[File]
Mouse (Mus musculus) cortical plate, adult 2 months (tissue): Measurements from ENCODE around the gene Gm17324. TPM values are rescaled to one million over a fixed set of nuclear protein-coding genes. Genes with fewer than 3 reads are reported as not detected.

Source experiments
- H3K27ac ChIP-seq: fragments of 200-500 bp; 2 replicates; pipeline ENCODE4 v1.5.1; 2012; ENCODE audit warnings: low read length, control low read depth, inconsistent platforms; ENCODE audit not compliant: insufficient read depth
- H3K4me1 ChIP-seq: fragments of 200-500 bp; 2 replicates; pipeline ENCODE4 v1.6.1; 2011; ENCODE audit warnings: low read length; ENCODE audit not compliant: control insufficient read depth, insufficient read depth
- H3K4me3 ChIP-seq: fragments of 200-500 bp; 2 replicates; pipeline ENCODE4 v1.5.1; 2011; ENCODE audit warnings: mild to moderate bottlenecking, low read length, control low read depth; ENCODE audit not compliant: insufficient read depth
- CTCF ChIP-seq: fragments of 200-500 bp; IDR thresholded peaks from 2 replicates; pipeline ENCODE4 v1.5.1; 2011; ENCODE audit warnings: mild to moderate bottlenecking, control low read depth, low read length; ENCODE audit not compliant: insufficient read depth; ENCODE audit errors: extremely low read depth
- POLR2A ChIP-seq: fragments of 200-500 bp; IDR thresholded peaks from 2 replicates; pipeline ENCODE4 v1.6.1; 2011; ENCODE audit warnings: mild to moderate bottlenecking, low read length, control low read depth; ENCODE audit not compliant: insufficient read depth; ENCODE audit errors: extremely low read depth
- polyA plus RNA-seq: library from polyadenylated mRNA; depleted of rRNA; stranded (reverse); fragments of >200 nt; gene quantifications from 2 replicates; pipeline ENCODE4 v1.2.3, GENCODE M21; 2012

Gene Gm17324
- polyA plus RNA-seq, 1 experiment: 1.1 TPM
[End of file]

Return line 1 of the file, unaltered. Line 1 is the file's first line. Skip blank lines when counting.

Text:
Mouse (Mus musculus) cortical plate, adult 2 months (tissue): Measurements from ENCODE around the gene Gm17324. TPM values are rescaled to one million over a fixed set of nuclear protein-coding genes. Genes with fewer than 3 reads are reported as not detected.